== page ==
By Ebrahim Fallahi

Have Iranian oil exports really fallen to 100,000 bpd?

August 4, 2019 - 18:45

TEHRAN - Recently some reports have been published by ship tracking companies and industry sources regarding Iranian oil exports in July which have put the county’s shipments at near 100,000 barrels per day (bpd) in the mentioned month.

Although the reported figure is just one among numerous speculations on the Islamic Republic’s oil exports in the months following the re-imposition of U.S. sanctions amid the country’s silence policy regarding the amount of its crude shipments, however it raises the question that how much really the country’s oil exports have been in recent months.

Many experts and analysts believe that estimating the exact level of Iranian exports is not possible for the time being since the country has stopped reporting its production figures to OPEC and it is exporting some of its oil under the radar.

In this article, we will take a look at what the news agencies, industry sources and tracking data companies have been claiming about Iran’s oil exports and in the end I will once again raise the question of “how real these claims could be?” and hopefully you will be able to answer that question.

Numbers and speculations

As I mentioned earlier, since the re-imposition of U.S. sanctions in November 2018, there has been great discrepancy among industry experts and analysts on the actual volume of Iran’s crude exports. 

On July 30, Reuters reported that Iran’s July crude oil exports have fallen to 100,000 bpd, citing anonymous industry sources.

In the same month, Refinitiv Eikon, which is another data tracking company, put Iran’s crude shipments including gas condensate (which is a type of light oil) at 120,000 bpd.

Sara Vakhshouri, an analyst at SVB Energy International, a consulting firm based in Washington and Dubai, put the country’s oil exports at between 225,000 and 350,000 bpd in July.

The mystery of Iran's daily crude exports becomes more complex when some other industrial sources raise the figures even more.

Kepler, believes that “Iran had loaded 417,000 bpd of crude and condensate onto tankers in July, down 115,000 bpd from June.”

Distancing hugely from other sources, TankerTrackers put Iran’s oil exports in the mentioned month at between 500,000 bpd-1,000,000 bpd in an email to Reuters.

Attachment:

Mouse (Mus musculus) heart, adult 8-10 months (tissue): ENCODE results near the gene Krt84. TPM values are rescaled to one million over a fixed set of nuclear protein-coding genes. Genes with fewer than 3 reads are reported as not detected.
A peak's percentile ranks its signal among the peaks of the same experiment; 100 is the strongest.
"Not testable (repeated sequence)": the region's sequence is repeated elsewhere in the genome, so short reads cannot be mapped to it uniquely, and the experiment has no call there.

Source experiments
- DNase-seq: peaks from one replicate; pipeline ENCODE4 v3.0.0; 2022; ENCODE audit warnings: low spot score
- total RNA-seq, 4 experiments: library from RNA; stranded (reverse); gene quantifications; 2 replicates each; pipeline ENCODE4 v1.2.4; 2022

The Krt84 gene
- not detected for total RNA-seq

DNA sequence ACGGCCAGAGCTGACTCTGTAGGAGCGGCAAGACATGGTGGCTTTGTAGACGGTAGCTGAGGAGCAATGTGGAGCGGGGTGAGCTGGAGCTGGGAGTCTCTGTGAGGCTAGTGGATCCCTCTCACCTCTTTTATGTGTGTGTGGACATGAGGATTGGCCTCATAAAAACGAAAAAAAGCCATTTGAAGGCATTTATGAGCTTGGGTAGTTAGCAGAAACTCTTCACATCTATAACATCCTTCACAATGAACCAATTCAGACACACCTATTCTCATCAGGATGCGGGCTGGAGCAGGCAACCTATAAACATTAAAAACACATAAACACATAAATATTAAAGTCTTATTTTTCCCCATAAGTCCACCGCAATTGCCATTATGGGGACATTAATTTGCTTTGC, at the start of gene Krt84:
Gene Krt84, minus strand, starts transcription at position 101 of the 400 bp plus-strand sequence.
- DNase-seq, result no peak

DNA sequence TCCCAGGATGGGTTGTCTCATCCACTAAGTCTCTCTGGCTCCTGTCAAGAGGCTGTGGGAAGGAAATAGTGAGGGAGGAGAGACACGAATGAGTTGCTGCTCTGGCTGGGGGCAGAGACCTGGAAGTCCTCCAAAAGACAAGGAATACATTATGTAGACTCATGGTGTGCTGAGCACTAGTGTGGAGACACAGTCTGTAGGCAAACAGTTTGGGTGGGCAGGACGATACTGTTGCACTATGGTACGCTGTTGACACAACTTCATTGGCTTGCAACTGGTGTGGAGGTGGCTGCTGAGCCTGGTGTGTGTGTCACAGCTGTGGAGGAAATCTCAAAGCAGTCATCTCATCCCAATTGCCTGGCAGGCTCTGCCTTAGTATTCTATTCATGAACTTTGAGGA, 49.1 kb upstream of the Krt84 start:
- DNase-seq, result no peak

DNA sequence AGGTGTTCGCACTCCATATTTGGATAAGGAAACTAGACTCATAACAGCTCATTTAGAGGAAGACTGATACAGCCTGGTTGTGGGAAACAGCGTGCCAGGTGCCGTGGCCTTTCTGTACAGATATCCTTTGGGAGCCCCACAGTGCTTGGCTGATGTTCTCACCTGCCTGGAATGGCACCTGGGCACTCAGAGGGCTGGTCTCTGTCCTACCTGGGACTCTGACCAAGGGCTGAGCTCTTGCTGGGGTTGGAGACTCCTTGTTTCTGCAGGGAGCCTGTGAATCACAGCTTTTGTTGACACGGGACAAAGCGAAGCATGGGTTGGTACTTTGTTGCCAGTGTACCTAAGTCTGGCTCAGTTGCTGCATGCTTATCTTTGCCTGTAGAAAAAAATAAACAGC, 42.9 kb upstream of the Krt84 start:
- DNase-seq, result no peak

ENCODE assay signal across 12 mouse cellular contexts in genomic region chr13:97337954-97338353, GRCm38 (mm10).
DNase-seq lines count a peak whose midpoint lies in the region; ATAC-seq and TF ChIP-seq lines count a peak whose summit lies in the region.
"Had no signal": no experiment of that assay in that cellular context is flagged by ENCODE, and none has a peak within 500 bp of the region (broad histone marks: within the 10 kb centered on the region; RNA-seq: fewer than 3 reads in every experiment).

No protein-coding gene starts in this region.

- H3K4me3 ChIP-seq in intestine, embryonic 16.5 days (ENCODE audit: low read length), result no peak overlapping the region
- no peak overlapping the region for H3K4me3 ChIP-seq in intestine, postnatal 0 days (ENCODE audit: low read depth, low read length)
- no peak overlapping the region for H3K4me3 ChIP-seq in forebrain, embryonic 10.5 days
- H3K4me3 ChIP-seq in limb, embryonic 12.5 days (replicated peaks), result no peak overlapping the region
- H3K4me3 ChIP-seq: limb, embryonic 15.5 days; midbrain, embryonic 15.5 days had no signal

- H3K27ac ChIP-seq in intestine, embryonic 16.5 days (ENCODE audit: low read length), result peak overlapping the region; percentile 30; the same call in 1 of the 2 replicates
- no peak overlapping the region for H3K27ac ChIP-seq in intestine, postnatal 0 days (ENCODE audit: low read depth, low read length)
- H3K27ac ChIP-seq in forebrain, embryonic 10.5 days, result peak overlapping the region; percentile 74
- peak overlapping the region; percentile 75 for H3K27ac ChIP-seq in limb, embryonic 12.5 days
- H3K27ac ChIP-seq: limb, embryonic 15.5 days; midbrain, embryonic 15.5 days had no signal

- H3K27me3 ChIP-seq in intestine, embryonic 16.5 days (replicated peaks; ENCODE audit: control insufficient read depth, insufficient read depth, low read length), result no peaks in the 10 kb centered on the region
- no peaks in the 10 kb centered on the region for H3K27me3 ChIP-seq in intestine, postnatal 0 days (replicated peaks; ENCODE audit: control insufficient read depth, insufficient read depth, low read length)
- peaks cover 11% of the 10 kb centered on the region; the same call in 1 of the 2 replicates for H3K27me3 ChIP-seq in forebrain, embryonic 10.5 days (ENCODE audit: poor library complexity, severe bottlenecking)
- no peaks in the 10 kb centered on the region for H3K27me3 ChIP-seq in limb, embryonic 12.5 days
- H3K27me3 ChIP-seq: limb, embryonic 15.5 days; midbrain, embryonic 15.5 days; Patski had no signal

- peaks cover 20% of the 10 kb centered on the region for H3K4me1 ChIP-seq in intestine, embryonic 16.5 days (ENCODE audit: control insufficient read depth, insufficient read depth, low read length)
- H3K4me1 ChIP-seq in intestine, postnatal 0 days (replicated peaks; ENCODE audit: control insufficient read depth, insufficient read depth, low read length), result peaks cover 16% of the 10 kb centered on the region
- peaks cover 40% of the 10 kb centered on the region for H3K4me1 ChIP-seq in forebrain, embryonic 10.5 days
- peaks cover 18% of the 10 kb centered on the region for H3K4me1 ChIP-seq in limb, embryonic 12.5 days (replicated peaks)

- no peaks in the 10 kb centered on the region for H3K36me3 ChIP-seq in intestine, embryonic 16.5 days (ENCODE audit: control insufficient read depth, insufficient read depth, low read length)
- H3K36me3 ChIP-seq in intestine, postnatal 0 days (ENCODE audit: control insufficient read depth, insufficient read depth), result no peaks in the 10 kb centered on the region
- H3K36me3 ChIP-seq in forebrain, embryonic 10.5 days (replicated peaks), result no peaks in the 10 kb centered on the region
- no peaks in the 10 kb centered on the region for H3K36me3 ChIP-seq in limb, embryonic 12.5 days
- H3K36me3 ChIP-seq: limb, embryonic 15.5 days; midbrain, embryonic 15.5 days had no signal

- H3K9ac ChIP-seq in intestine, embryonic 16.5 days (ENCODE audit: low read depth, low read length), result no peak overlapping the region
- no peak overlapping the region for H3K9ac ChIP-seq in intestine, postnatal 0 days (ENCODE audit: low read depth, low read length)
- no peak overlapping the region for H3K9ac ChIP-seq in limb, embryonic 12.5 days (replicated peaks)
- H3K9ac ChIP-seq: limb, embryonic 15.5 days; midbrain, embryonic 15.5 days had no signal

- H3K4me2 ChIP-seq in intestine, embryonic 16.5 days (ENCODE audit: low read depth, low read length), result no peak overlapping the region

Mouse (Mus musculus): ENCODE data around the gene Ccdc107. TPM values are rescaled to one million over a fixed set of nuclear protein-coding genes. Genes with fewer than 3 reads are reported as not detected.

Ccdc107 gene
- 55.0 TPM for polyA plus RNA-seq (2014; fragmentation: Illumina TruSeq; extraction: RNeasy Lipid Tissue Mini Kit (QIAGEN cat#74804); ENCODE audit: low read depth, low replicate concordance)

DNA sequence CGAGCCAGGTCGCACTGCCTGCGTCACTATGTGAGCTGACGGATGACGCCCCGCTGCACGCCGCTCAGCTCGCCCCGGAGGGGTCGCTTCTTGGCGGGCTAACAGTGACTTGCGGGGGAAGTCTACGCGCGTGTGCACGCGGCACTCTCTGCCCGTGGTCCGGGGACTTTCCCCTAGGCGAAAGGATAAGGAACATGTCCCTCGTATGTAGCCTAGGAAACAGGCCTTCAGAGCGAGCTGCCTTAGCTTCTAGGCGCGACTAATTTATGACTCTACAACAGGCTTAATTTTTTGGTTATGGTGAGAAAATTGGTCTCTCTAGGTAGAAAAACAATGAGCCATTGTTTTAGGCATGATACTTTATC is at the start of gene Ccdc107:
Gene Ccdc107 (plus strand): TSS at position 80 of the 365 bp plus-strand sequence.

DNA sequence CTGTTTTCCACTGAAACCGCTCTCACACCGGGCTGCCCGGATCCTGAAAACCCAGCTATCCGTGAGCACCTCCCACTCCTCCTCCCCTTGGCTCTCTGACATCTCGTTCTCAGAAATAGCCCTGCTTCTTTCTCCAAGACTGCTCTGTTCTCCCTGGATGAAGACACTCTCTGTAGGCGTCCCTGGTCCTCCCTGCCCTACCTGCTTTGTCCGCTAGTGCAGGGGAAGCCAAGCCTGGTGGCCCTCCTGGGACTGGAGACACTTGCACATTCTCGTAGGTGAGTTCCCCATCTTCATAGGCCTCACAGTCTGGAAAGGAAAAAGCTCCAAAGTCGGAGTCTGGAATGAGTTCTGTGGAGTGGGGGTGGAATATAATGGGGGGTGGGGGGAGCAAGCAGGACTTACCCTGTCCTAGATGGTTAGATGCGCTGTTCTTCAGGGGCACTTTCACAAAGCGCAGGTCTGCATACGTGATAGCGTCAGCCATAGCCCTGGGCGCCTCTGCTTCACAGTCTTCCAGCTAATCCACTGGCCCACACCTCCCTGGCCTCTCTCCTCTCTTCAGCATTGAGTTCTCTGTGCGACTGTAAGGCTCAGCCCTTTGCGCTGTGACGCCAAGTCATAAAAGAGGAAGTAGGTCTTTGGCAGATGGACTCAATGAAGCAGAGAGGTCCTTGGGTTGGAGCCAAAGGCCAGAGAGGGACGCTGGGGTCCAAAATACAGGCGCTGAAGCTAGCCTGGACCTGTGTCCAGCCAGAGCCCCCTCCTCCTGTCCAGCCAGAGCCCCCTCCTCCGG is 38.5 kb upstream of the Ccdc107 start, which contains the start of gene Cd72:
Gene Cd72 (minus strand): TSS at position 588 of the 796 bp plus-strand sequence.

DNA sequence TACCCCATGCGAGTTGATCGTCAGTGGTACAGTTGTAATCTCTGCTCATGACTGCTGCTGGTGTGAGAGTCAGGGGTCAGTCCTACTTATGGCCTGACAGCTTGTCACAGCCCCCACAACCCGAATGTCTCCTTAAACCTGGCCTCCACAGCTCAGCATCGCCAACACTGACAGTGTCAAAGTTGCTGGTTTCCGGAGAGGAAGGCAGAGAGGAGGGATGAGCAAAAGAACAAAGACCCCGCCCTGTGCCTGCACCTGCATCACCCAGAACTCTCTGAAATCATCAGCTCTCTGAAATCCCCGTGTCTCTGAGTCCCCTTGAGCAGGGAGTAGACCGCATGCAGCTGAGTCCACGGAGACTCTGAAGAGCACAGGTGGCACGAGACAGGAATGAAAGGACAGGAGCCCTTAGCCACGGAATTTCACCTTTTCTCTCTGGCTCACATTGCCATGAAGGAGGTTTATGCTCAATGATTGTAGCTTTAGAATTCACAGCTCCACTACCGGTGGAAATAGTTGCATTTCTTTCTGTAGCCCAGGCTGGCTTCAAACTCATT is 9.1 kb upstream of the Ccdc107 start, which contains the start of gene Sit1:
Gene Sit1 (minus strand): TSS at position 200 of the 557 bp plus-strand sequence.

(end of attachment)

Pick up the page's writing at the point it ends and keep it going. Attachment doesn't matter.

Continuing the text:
As you can see, the figures announced for Iran's daily crude exports in July, though not similar, at least do not confirm Reuter anonymous source’s 100,000 bpd.

A yardstick for more clearance

Considering all these various estimations, and with regard to the ambiguity of the real amount of Iran’s oil exports, how can we now which estimation is closer to the truth, or better to say, which one is further from reality.

One rational yardstick in this situation is the price of crude grades similar to Iranian oil, to see how they have fluctuated in the past few months.

Normally, when a crude grade falls short of the demand level, the prices for similar grades surge since the refineries which are set to process that specific grade would have to get their crude from those similar sources and consequently the market gets more competitive.

So it is logical to conclude that if Iranian crude exports had actually fallen to the 100,000 bps which the Reuters source claims, most probably it must have imposed a shift to the market of similar grades in the region.

For instance, as Russel puts it, considering Basra Heavy, a crude similar to much of Iran’s output, indicates that although this grade has outperformed the benchmark light crude, the rise is not that significant. 

This means that such grades’ refining customers in Asia have not been trying to secure alternative supplies to those from Iran.

Overall, from what we have seen in this article, one can conclude that although Iran’s crude oil exports have fallen in the months after the U.S. ended its waivers for buyers of Iranian oil, but estimating the exact number is not easy to achieve.

However, it is also clear that number like 100,000 bpd does not seem to be the real amount of Iran’s oil exports.


Leave a Comment

6 + 1 =